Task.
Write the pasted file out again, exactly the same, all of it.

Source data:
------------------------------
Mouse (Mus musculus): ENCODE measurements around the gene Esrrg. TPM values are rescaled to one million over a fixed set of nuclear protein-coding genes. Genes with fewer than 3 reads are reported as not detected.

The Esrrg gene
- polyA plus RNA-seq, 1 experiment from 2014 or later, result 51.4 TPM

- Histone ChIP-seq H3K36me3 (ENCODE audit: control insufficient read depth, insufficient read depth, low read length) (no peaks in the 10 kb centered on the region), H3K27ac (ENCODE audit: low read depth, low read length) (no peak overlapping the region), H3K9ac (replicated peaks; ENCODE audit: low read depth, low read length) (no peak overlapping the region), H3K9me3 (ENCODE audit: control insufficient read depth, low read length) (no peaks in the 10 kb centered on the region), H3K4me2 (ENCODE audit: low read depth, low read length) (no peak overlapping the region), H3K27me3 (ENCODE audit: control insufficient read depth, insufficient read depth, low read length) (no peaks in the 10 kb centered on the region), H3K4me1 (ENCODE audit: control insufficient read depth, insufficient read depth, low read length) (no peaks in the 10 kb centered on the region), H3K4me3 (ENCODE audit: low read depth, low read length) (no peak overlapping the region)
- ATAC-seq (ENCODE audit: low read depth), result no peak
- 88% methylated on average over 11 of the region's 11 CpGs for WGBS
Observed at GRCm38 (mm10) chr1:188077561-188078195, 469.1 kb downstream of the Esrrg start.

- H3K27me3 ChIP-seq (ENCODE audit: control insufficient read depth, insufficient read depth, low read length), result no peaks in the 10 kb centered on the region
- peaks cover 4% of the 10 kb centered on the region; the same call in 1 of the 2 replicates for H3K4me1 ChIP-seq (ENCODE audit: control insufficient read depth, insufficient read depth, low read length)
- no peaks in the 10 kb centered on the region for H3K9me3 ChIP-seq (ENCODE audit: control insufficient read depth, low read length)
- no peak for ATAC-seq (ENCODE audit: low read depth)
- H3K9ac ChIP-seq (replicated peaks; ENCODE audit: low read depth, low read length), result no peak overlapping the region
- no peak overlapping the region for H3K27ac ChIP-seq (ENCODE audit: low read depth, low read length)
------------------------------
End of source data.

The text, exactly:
Mouse (Mus musculus): ENCODE measurements around the gene Esrrg. TPM values are rescaled to one million over a fixed set of nuclear protein-coding genes. Genes with fewer than 3 reads are reported as not detected.

The Esrrg gene
- polyA plus RNA-seq, 1 experiment from 2014 or later, result 51.4 TPM

- Histone ChIP-seq H3K36me3 (ENCODE audit: control insufficient read depth, insufficient read depth, low read length) (no peaks in the 10 kb centered on the region), H3K27ac (ENCODE audit: low read depth, low read length) (no peak overlapping the region), H3K9ac (replicated peaks; ENCODE audit: low read depth, low read length) (no peak overlapping the region), H3K9me3 (ENCODE audit: control insufficient read depth, low read length) (no peaks in the 10 kb centered on the region), H3K4me2 (ENCODE audit: low read depth, low read length) (no peak overlapping the region), H3K27me3 (ENCODE audit: control insufficient read depth, insufficient read depth, low read length) (no peaks in the 10 kb centered on the region), H3K4me1 (ENCODE audit: control insufficient read depth, insufficient read depth, low read length) (no peaks in the 10 kb centered on the region), H3K4me3 (ENCODE audit: low read depth, low read length) (no peak overlapping the region)
- ATAC-seq (ENCODE audit: low read depth), result no peak
- 88% methylated on average over 11 of the region's 11 CpGs for WGBS
Observed at GRCm38 (mm10) chr1:188077561-188078195, 469.1 kb downstream of the Esrrg start.

- H3K27me3 ChIP-seq (ENCODE audit: control insufficient read depth, insufficient read depth, low read length), result no peaks in the 10 kb centered on the region
- peaks cover 4% of the 10 kb centered on the region; the same call in 1 of the 2 replicates for H3K4me1 ChIP-seq (ENCODE audit: control insufficient read depth, insufficient read depth, low read length)
- no peaks in the 10 kb centered on the region for H3K9me3 ChIP-seq (ENCODE audit: control insufficient read depth, low read length)
- no peak for ATAC-seq (ENCODE audit: low read depth)
- H3K9ac ChIP-seq (replicated peaks; ENCODE audit: low read depth, low read length), result no peak overlapping the region
- no peak overlapping the region for H3K27ac ChIP-seq (ENCODE audit: low read depth, low read length)